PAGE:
Synthetic vs Natural Vitamins
Synthetic vs Natural Vitamins
(The following was originally published in the blog, www.dongoldberg.com, in March 2016. )
I received this email recently:
“I hope this email finds you well. I am a writer for the website . . . and we are currently working on an article regarding synthetic versus natural vitamins. I found your research, “The Best Supplements for your Health” extremely helpful on the topic. . . I was hoping to speak with you regarding the process of synthesizing vitamins. There is a lot of research on there that suggests most companies create synthetic vitamins from ground mineral rocks or limestone, given the accessibility and cheap nature of the rock. Is this how all synthetic vitamins are made or just certain cheap, “over the counter” options that are mass produced (like Centrum)? When you recommend vitamins to your clients, are there specific brands you rely on? I am finding it hard to locate the specific steps taken in the lab by most pharmaceutical companies that process vitamins. Given the lack of regulation by the FDA, I am finding it hard to be pointed in the right direction without the help of a doctor.”
The writer was kind enough to send me a draft of their article, and, overall, I thought it was fine. But some of the questions in the above inquiry worried me. I felt those points needed clarification.
(1) “There is a lot of research on there that suggests most companies create synthetic vitamins from ground mineral rocks or limestone, given the accessibility and cheap nature of the rock.” To the contrary, there is no research suggesting this. Instead, there are companies using this as a marketing pitch attempting to promote their type of mineral supplement (usually calcium) over others. So the first thing to note is that this is not “research.” The second thing to note is that this has nothing to do with vitamins–it is directed only towards mineral supplements (calcium, magnesium, etc). Third, it has nothing to do with the “cost” of rock. If anything, it has to do with potency (and not the way you might think–more on this in a moment). Fourth, it has nothing to do with “synthetic versus natural,” as what could be more “natural” than Mother Nature’s own rock (limestone)?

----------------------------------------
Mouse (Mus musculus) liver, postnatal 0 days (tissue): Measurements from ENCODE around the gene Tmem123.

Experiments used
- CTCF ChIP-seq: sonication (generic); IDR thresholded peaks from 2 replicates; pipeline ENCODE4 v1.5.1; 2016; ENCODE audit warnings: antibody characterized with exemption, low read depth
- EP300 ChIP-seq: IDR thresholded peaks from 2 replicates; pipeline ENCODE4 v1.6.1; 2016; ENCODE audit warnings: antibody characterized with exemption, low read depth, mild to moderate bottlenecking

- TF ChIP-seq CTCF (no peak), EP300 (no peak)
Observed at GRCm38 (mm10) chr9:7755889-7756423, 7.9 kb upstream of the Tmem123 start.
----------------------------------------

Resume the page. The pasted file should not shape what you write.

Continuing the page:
Before we delve into the greater questions of how vitamins are synthesized, FDA regulation, and recommendations, I think it will help to elaborate on this first question. We will use calcium as an example
Calcium is an essential nutrient, and is present in various foods. Most of us fail to get sufficient calcium from the unfortified foods in our diet, however. Many of us avoid calcium-rich foods such as dairy products due to lactose intolerance and/or milk protein allergies. So we rely on calcium containing nutritional supplements. One problem with calcium supplementation, however, is that the amount needed, compared to most other nutrients, is large–from 800 to 1200 mg. How do we fit that much calcium into a tablet or capsule?
You have to understand, first, that calcium is not available in pure form–it has to be obtained as a compound associated with other substances. The more room the other substance occupies, the less room you have for calcium. The goal, therefore, is to find a calcium containing compound that contains the highest proportion of calcium so that you can take as small a number of tablets as possible.
The best solution is calcium in the form of calcium carbonate. This form of calcium provides 40% calcium by weight. This means that you need 2,000 mg of calcium carbonate to get 800 mg of calcium. This can be obtained from two tablets! What’s important at this point is that you understand that all other forms of calcium–calcium citrate, chelated calcium, “food grown” calcium, etc–contain less calcium. Often, the chelated or “food” forms have, at best, around 10% calcium. That means you would need 8,000 mg of chelated calcium rather than 2,000 mg of calcium carbonate. This translates to a significantly greater number of tablets to obtain the same amount of calcium.
For many people, the idea of taking 8 tablets rather than 2 tablets is a deal breaker.
There must be a trade-off, you say. And you are correct. Here it is: the high potency calcium carbonate (limestone, oyster shell, etc) form of calcium will only be properly broken down and absorbed in the presence of gastric hydrochloric acid. This means you have to take the supplement with meals. If you can do this, this form of calcium is just as good, if not better (fewer tablets, lower cost, highly stable, etc) than other forms.
If you do not want to worry about this, then you want to use another form of calcium. I usually recommend calcium citrate. Chelated or “food grown” calcium is fine also, with two exceptions–they may be more expensive, and, for various marketing purposes, an attempt often made to imply that, in some way, the calcium has been imbued with some type of super-powers, or increased potency, due to the “growth” process. As you will see in the next section of this discussion, calcium is calcium. Period.